Weapons of Mass Instruction
Tonight, at 9:30 ET, the next #edfocus chat will take place, this time focused on the second half of John Taylor Gatto’s book, Weapons of Mass Instruction: A Schoolteacher’s Journey Through the Dark World of Compulsory Schooling. I believe this to be the fifth or sixth book our group has read, and I am certain that none of our earlier titles have generated more questions as I read.
Gatto made me think about:
- The difference between schooling and education. Gatto argues that schooling is organized by command and external, while education is self-organized and internal.
- Gatto’s presents a “Learning Index” that he wrote for his granddaughter on pages 162 and 163, listing several skills such as self-knowledge, observation, analysis, judgement, and adding value. These are the outcomes that I think we all want our students to walk away from graduation with.
- The notion of intellectual freedom. While never specifically addressed, the underlying argument of his book, that people should be free to engage in topics and learn what interests them made me think not only of students, but also teachers. What would curriculum look like if it was not mandated by the state or federal government?
- The need to think as producers, not consumers. Gatto writes about this in the first half of his book, and it is an idea that really resonated with me. What would the impact be on the entrepreneurs of tomorrow if kids were pushed to create, rather than report on a topic?
- Dialectical thinking. Moving away from mass answers to genuine creativity and thinking for yourself. This reminded me of one of my favorite TED videos by Sir Ken Blanchard.
As I read the second half of the book, I wondered:
- As institutions of education, do we do enough to have students take on and wrestle with the big social issues of our day?
- How has the internet changed our profession?
- How different do schools look today than they did in the year 2000?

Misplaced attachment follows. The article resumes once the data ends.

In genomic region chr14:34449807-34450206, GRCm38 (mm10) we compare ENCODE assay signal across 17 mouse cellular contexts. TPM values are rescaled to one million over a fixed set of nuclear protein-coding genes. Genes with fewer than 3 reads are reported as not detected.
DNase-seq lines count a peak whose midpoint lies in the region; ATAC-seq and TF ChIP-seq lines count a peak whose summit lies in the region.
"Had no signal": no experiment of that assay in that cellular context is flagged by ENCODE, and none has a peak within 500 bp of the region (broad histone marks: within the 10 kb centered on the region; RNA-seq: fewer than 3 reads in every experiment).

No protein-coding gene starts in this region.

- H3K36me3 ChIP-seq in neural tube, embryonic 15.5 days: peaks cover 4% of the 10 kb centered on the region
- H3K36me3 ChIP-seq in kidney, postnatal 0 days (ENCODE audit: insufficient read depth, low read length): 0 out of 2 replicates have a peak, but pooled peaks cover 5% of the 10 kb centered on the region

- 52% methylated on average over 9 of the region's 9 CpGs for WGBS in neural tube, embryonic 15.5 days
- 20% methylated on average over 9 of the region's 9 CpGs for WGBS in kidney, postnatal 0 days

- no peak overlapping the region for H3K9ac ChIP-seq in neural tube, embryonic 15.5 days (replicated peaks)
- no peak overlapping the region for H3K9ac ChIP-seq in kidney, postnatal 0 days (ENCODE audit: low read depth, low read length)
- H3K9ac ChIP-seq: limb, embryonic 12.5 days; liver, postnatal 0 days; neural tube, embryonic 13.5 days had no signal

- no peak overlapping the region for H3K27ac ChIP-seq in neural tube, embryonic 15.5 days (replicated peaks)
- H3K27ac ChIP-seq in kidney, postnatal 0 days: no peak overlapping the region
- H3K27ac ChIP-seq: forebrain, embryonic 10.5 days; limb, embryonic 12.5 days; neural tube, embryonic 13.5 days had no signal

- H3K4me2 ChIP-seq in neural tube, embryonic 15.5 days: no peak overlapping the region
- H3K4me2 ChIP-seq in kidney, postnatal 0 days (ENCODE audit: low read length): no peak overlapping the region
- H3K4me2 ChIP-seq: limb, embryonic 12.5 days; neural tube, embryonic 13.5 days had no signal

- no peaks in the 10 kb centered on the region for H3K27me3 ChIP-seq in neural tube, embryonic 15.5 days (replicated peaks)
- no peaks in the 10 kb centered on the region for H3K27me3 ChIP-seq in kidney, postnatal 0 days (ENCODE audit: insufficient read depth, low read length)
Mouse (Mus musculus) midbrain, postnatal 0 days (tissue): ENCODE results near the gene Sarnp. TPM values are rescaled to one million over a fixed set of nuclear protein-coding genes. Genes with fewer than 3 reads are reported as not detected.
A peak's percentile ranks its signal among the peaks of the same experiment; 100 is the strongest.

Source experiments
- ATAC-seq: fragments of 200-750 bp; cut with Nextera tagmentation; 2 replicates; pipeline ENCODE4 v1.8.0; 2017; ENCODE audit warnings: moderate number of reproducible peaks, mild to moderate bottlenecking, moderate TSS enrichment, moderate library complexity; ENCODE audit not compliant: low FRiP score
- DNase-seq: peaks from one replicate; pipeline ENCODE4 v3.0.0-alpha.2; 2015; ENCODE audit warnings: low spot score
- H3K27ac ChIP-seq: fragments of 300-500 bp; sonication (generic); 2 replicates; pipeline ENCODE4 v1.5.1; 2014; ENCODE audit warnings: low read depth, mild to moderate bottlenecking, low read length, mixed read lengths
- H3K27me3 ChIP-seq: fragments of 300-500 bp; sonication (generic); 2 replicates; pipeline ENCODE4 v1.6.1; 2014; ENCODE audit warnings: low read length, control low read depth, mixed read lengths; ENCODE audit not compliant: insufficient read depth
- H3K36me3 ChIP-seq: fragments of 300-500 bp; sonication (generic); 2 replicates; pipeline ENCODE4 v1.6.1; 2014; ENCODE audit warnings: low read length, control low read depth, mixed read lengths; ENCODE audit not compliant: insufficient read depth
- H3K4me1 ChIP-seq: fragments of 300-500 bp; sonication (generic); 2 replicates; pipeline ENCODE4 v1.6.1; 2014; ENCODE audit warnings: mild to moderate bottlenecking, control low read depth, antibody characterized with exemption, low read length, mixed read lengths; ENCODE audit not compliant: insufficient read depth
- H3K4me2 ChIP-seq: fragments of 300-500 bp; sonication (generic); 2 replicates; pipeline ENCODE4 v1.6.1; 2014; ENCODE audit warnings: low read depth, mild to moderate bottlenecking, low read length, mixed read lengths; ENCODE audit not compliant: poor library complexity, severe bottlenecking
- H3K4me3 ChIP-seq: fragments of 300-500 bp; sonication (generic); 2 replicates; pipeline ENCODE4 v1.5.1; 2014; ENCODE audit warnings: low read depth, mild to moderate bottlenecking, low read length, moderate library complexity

- Are schools really too centered on adult issues? Are we really focused too much on our teachers rather than our students?
I’m hopeful my friends from #edfocus will consider discussing the above questions, as well as:
- How can we, as educational leaders, promote students taking ownership of their own education both inside our schools and in their everyday lives?
- Are all three of our school groups (administrators, teaching staff, and students) pushing toward the same goals and outcomes?
- I learned far more about being a teacher from student teaching than from my undergraduate coursework. Is this unique to me? If not, how can we transfer this knowledge to our professional practice?
I saw connections to other titles we’ve read, specifically:
- The emerging realities talked about in Teaching 2030. Berry and the authors talked about personalized curriculum, seamless connections in and out of cyberspace, different pathways to becoming a teacher, and teacherpreneurism. When I thought about Gatto’s book, specifically on page 153, I saw strong overlap. He talked about flexible time, a broad definition of teaching, learning inside and outside school, and personalized learning. It was clear to me that major reform in our profession hinges on these ideas. Putting these ideas into place will make certain our schools look different tomorrow than the do today.
Overall, I’m looking forward to getting together, via twitter, to talk about another title, hope to see you this evening!